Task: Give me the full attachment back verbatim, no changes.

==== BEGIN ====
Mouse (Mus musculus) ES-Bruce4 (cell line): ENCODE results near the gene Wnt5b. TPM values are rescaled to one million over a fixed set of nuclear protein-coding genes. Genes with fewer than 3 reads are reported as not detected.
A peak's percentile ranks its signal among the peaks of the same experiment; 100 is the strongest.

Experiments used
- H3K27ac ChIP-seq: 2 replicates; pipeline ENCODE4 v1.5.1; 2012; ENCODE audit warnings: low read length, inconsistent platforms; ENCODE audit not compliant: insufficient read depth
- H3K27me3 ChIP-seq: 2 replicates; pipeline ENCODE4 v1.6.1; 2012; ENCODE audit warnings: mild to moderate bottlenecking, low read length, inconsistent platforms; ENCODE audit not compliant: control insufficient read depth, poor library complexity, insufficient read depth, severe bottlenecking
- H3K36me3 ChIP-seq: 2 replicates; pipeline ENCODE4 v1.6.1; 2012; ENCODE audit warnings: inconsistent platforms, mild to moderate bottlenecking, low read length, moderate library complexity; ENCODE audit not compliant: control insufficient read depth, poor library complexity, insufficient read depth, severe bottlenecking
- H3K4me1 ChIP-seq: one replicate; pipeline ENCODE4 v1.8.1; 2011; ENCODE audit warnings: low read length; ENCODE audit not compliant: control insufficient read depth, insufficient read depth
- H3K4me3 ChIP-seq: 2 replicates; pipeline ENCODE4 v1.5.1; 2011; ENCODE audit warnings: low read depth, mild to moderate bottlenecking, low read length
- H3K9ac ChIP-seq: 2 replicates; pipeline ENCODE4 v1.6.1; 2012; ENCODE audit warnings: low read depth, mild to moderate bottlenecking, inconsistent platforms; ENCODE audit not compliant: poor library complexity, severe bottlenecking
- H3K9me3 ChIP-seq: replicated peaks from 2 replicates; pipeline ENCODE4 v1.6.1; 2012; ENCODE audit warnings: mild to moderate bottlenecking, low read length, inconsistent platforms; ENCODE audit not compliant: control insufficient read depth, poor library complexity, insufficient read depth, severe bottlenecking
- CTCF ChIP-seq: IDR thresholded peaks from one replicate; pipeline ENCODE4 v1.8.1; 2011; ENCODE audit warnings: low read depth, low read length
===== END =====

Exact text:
Mouse (Mus musculus) ES-Bruce4 (cell line): ENCODE results near the gene Wnt5b. TPM values are rescaled to one million over a fixed set of nuclear protein-coding genes. Genes with fewer than 3 reads are reported as not detected.
A peak's percentile ranks its signal among the peaks of the same experiment; 100 is the strongest.

Experiments used
- H3K27ac ChIP-seq: 2 replicates; pipeline ENCODE4 v1.5.1; 2012; ENCODE audit warnings: low read length, inconsistent platforms; ENCODE audit not compliant: insufficient read depth
- H3K27me3 ChIP-seq: 2 replicates; pipeline ENCODE4 v1.6.1; 2012; ENCODE audit warnings: mild to moderate bottlenecking, low read length, inconsistent platforms; ENCODE audit not compliant: control insufficient read depth, poor library complexity, insufficient read depth, severe bottlenecking
- H3K36me3 ChIP-seq: 2 replicates; pipeline ENCODE4 v1.6.1; 2012; ENCODE audit warnings: inconsistent platforms, mild to moderate bottlenecking, low read length, moderate library complexity; ENCODE audit not compliant: control insufficient read depth, poor library complexity, insufficient read depth, severe bottlenecking
- H3K4me1 ChIP-seq: one replicate; pipeline ENCODE4 v1.8.1; 2011; ENCODE audit warnings: low read length; ENCODE audit not compliant: control insufficient read depth, insufficient read depth
- H3K4me3 ChIP-seq: 2 replicates; pipeline ENCODE4 v1.5.1; 2011; ENCODE audit warnings: low read depth, mild to moderate bottlenecking, low read length
- H3K9ac ChIP-seq: 2 replicates; pipeline ENCODE4 v1.6.1; 2012; ENCODE audit warnings: low read depth, mild to moderate bottlenecking, inconsistent platforms; ENCODE audit not compliant: poor library complexity, severe bottlenecking
- H3K9me3 ChIP-seq: replicated peaks from 2 replicates; pipeline ENCODE4 v1.6.1; 2012; ENCODE audit warnings: mild to moderate bottlenecking, low read length, inconsistent platforms; ENCODE audit not compliant: control insufficient read depth, poor library complexity, insufficient read depth, severe bottlenecking
- CTCF ChIP-seq: IDR thresholded peaks from one replicate; pipeline ENCODE4 v1.8.1; 2011; ENCODE audit warnings: low read depth, low read length